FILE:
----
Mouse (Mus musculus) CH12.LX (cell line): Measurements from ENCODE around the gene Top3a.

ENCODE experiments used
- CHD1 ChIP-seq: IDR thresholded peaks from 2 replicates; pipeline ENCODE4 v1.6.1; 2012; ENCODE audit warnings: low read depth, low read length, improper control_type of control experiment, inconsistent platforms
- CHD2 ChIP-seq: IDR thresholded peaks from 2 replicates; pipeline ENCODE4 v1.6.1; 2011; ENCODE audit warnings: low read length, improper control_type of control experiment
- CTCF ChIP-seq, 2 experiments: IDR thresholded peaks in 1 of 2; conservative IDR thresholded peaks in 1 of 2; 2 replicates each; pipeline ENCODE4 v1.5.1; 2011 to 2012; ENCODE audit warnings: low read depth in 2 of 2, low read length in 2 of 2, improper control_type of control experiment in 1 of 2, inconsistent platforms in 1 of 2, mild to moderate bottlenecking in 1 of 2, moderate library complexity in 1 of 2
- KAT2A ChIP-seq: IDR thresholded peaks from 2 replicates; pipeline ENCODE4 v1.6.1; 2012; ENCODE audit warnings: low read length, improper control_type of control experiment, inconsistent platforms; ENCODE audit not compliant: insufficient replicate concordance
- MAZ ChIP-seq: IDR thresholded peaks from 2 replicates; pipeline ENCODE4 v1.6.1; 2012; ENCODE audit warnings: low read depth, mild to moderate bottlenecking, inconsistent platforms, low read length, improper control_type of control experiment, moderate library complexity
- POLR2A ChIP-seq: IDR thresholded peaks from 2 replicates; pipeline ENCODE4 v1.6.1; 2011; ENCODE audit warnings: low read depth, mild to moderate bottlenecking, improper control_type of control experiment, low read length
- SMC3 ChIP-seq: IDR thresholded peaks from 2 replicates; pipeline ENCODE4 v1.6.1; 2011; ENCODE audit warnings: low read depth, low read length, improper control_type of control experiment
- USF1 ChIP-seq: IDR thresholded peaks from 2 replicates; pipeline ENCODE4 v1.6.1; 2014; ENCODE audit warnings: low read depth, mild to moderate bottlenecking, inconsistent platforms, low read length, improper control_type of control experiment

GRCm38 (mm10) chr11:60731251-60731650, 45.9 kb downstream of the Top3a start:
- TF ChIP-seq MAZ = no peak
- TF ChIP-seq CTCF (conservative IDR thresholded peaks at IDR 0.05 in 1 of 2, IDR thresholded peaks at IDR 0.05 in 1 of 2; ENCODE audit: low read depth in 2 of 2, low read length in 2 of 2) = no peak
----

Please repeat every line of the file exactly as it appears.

Mouse (Mus musculus) CH12.LX (cell line): Measurements from ENCODE around the gene Top3a.

ENCODE experiments used
- CHD1 ChIP-seq: IDR thresholded peaks from 2 replicates; pipeline ENCODE4 v1.6.1; 2012; ENCODE audit warnings: low read depth, low read length, improper control_type of control experiment, inconsistent platforms
- CHD2 ChIP-seq: IDR thresholded peaks from 2 replicates; pipeline ENCODE4 v1.6.1; 2011; ENCODE audit warnings: low read length, improper control_type of control experiment
- CTCF ChIP-seq, 2 experiments: IDR thresholded peaks in 1 of 2; conservative IDR thresholded peaks in 1 of 2; 2 replicates each; pipeline ENCODE4 v1.5.1; 2011 to 2012; ENCODE audit warnings: low read depth in 2 of 2, low read length in 2 of 2, improper control_type of control experiment in 1 of 2, inconsistent platforms in 1 of 2, mild to moderate bottlenecking in 1 of 2, moderate library complexity in 1 of 2
- KAT2A ChIP-seq: IDR thresholded peaks from 2 replicates; pipeline ENCODE4 v1.6.1; 2012; ENCODE audit warnings: low read length, improper control_type of control experiment, inconsistent platforms; ENCODE audit not compliant: insufficient replicate concordance
- MAZ ChIP-seq: IDR thresholded peaks from 2 replicates; pipeline ENCODE4 v1.6.1; 2012; ENCODE audit warnings: low read depth, mild to moderate bottlenecking, inconsistent platforms, low read length, improper control_type of control experiment, moderate library complexity
- POLR2A ChIP-seq: IDR thresholded peaks from 2 replicates; pipeline ENCODE4 v1.6.1; 2011; ENCODE audit warnings: low read depth, mild to moderate bottlenecking, improper control_type of control experiment, low read length
- SMC3 ChIP-seq: IDR thresholded peaks from 2 replicates; pipeline ENCODE4 v1.6.1; 2011; ENCODE audit warnings: low read depth, low read length, improper control_type of control experiment
- USF1 ChIP-seq: IDR thresholded peaks from 2 replicates; pipeline ENCODE4 v1.6.1; 2014; ENCODE audit warnings: low read depth, mild to moderate bottlenecking, inconsistent platforms, low read length, improper control_type of control experiment

GRCm38 (mm10) chr11:60731251-60731650, 45.9 kb downstream of the Top3a start:
- TF ChIP-seq MAZ = no peak
- TF ChIP-seq CTCF (conservative IDR thresholded peaks at IDR 0.05 in 1 of 2, IDR thresholded peaks at IDR 0.05 in 1 of 2; ENCODE audit: low read depth in 2 of 2, low read length in 2 of 2) = no peak